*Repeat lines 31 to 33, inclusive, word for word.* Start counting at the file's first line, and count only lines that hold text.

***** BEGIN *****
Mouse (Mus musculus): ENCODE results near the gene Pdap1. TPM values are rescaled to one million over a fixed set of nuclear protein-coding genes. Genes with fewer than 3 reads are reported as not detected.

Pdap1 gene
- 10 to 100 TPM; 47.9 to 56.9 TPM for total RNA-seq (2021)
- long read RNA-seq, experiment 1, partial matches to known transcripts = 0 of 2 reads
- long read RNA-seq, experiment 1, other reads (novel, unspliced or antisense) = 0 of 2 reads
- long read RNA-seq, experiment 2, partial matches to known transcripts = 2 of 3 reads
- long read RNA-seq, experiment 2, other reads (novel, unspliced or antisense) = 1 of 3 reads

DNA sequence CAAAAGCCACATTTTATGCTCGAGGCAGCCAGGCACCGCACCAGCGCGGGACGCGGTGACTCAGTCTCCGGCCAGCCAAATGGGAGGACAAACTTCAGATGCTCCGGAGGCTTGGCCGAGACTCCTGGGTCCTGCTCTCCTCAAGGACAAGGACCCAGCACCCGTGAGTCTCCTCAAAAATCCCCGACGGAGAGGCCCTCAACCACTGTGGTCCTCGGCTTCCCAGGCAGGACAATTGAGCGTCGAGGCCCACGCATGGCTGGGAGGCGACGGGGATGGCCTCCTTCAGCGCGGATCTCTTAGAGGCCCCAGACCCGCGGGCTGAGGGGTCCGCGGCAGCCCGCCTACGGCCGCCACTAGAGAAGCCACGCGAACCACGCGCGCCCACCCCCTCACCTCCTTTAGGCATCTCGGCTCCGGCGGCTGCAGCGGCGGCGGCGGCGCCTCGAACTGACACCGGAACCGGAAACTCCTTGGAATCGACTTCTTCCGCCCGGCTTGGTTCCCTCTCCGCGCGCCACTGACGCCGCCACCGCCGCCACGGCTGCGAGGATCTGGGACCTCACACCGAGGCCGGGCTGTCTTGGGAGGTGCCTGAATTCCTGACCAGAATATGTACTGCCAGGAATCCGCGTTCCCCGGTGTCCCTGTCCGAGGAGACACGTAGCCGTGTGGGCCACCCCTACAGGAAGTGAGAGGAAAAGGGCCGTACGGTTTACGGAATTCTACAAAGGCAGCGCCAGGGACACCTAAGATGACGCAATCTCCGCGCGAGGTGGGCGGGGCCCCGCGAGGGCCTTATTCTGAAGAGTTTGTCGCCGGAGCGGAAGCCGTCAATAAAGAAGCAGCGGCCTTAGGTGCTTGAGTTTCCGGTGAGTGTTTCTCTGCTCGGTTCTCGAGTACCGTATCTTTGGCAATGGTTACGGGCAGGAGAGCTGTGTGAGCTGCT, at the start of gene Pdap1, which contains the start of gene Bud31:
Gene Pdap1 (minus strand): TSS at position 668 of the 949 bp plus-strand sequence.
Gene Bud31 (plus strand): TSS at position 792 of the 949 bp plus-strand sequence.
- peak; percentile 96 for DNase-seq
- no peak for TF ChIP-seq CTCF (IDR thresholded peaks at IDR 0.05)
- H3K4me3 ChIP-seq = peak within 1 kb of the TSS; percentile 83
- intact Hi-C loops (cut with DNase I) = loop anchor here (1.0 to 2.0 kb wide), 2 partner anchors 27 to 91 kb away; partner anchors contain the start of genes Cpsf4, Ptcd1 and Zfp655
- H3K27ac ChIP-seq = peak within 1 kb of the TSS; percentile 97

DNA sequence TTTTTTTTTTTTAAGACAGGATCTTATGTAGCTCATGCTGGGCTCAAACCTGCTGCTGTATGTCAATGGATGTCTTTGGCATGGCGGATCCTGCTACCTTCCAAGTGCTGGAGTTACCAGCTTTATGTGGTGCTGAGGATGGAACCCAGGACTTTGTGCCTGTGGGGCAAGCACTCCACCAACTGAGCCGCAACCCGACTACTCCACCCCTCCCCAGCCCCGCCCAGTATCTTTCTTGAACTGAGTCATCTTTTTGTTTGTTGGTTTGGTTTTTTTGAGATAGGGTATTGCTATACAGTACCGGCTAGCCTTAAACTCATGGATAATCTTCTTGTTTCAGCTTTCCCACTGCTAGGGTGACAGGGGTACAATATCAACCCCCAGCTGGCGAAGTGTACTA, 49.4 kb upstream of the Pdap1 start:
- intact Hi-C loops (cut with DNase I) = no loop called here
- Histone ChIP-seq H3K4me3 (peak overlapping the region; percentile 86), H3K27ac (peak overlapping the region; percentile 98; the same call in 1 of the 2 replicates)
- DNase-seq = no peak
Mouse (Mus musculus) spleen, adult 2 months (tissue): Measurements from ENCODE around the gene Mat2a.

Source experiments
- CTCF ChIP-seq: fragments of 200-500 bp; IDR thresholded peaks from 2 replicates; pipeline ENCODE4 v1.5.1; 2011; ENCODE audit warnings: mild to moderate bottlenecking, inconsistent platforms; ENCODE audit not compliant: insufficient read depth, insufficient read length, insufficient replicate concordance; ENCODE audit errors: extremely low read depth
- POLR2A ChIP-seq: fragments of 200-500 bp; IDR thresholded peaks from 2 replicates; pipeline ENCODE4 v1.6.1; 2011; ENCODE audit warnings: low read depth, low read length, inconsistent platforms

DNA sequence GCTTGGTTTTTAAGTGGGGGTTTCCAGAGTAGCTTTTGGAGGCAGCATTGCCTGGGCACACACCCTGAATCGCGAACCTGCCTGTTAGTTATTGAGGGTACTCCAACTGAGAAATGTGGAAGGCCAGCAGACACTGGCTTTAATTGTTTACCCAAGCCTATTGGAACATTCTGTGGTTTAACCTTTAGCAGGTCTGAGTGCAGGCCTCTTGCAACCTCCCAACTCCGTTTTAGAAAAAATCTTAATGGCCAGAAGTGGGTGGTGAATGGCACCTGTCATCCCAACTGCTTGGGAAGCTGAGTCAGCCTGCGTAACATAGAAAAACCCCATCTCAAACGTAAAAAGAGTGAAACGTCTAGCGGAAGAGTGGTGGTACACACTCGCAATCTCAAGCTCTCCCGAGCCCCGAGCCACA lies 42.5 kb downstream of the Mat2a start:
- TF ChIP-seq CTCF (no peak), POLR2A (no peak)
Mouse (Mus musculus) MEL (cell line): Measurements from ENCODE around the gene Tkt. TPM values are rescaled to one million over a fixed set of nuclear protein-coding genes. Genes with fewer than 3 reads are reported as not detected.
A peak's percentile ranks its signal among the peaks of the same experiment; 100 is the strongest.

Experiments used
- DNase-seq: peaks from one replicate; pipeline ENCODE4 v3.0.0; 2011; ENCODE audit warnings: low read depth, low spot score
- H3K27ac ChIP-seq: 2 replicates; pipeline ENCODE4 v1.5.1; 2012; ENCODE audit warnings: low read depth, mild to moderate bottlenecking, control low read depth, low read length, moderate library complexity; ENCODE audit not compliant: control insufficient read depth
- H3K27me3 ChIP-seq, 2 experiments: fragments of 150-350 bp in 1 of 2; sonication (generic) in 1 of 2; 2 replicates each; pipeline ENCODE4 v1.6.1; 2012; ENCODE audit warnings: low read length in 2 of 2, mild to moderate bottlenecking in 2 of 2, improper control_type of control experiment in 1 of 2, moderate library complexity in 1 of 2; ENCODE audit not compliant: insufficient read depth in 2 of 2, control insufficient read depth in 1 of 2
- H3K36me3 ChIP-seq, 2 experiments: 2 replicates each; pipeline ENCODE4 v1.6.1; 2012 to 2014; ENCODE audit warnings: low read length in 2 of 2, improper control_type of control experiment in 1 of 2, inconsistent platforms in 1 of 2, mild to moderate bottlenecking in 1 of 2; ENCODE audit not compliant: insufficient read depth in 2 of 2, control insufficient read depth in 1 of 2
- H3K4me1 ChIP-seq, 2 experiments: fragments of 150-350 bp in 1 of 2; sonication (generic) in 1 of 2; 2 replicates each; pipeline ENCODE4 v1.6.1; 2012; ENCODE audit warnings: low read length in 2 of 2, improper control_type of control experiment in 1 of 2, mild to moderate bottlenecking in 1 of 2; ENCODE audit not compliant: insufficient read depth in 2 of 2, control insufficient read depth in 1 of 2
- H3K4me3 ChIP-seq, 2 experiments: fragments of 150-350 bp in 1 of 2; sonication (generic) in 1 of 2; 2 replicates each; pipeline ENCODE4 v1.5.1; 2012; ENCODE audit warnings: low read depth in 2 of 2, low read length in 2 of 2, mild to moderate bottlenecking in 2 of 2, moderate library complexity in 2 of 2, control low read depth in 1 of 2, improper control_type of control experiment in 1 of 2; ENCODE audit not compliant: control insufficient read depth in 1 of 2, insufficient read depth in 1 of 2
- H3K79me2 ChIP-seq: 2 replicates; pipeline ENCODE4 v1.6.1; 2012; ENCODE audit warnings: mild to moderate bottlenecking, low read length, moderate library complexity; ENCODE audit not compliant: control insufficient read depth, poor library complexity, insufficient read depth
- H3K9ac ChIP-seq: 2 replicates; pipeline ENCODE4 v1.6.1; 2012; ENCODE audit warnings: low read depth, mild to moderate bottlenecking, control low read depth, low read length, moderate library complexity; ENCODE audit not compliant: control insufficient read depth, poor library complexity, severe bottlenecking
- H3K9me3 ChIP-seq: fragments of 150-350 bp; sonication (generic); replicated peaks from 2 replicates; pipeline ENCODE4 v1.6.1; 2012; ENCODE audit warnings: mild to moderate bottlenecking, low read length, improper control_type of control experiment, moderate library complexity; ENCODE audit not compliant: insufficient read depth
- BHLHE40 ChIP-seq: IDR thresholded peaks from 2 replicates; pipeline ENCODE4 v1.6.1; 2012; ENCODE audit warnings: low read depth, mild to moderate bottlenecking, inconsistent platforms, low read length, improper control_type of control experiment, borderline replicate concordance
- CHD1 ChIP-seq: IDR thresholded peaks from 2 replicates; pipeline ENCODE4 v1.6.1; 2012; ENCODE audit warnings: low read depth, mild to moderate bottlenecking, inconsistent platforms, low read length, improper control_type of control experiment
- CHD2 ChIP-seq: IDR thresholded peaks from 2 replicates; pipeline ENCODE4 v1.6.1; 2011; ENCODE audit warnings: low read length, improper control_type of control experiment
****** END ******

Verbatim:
- H3K27me3 ChIP-seq, 2 experiments: fragments of 150-350 bp in 1 of 2; sonication (generic) in 1 of 2; 2 replicates each; pipeline ENCODE4 v1.6.1; 2012; ENCODE audit warnings: low read length in 2 of 2, mild to moderate bottlenecking in 2 of 2, improper control_type of control experiment in 1 of 2, moderate library complexity in 1 of 2; ENCODE audit not compliant: insufficient read depth in 2 of 2, control insufficient read depth in 1 of 2
- H3K36me3 ChIP-seq, 2 experiments: 2 replicates each; pipeline ENCODE4 v1.6.1; 2012 to 2014; ENCODE audit warnings: low read length in 2 of 2, improper control_type of control experiment in 1 of 2, inconsistent platforms in 1 of 2, mild to moderate bottlenecking in 1 of 2; ENCODE audit not compliant: insufficient read depth in 2 of 2, control insufficient read depth in 1 of 2
- H3K4me1 ChIP-seq, 2 experiments: fragments of 150-350 bp in 1 of 2; sonication (generic) in 1 of 2; 2 replicates each; pipeline ENCODE4 v1.6.1; 2012; ENCODE audit warnings: low read length in 2 of 2, improper control_type of control experiment in 1 of 2, mild to moderate bottlenecking in 1 of 2; ENCODE audit not compliant: insufficient read depth in 2 of 2, control insufficient read depth in 1 of 2